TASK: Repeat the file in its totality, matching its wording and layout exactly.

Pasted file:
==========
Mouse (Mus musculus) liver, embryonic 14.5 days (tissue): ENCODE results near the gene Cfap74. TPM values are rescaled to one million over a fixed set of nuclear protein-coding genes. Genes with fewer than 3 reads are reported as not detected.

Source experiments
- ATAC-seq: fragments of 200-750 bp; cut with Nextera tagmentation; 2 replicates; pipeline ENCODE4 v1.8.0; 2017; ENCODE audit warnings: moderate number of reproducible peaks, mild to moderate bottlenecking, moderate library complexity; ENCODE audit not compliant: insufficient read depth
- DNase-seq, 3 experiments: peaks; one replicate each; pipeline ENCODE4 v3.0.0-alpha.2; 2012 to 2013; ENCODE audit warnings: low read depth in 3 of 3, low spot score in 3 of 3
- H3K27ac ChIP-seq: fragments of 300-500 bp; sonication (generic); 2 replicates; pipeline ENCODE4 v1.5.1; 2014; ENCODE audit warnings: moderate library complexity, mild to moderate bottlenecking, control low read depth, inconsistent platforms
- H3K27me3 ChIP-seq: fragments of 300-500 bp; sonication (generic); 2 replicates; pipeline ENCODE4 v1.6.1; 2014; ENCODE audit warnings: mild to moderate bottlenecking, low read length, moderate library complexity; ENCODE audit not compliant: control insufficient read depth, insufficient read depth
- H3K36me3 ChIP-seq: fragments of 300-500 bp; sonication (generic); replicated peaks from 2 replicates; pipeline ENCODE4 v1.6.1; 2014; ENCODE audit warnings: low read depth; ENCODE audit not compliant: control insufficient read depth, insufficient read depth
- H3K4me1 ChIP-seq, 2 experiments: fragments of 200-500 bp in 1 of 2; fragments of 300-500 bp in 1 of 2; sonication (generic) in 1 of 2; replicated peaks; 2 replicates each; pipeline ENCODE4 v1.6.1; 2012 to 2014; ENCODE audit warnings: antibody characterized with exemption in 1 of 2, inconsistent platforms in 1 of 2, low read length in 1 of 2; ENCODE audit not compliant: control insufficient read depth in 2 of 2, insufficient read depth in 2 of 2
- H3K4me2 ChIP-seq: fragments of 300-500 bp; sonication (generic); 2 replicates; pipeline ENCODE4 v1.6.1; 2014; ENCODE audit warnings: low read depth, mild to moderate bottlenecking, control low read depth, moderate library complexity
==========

Mouse (Mus musculus) liver, embryonic 14.5 days (tissue): ENCODE results near the gene Cfap74. TPM values are rescaled to one million over a fixed set of nuclear protein-coding genes. Genes with fewer than 3 reads are reported as not detected.

Source experiments
- ATAC-seq: fragments of 200-750 bp; cut with Nextera tagmentation; 2 replicates; pipeline ENCODE4 v1.8.0; 2017; ENCODE audit warnings: moderate number of reproducible peaks, mild to moderate bottlenecking, moderate library complexity; ENCODE audit not compliant: insufficient read depth
- DNase-seq, 3 experiments: peaks; one replicate each; pipeline ENCODE4 v3.0.0-alpha.2; 2012 to 2013; ENCODE audit warnings: low read depth in 3 of 3, low spot score in 3 of 3
- H3K27ac ChIP-seq: fragments of 300-500 bp; sonication (generic); 2 replicates; pipeline ENCODE4 v1.5.1; 2014; ENCODE audit warnings: moderate library complexity, mild to moderate bottlenecking, control low read depth, inconsistent platforms
- H3K27me3 ChIP-seq: fragments of 300-500 bp; sonication (generic); 2 replicates; pipeline ENCODE4 v1.6.1; 2014; ENCODE audit warnings: mild to moderate bottlenecking, low read length, moderate library complexity; ENCODE audit not compliant: control insufficient read depth, insufficient read depth
- H3K36me3 ChIP-seq: fragments of 300-500 bp; sonication (generic); replicated peaks from 2 replicates; pipeline ENCODE4 v1.6.1; 2014; ENCODE audit warnings: low read depth; ENCODE audit not compliant: control insufficient read depth, insufficient read depth
- H3K4me1 ChIP-seq, 2 experiments: fragments of 200-500 bp in 1 of 2; fragments of 300-500 bp in 1 of 2; sonication (generic) in 1 of 2; replicated peaks; 2 replicates each; pipeline ENCODE4 v1.6.1; 2012 to 2014; ENCODE audit warnings: antibody characterized with exemption in 1 of 2, inconsistent platforms in 1 of 2, low read length in 1 of 2; ENCODE audit not compliant: control insufficient read depth in 2 of 2, insufficient read depth in 2 of 2
- H3K4me2 ChIP-seq: fragments of 300-500 bp; sonication (generic); 2 replicates; pipeline ENCODE4 v1.6.1; 2014; ENCODE audit warnings: low read depth, mild to moderate bottlenecking, control low read depth, moderate library complexity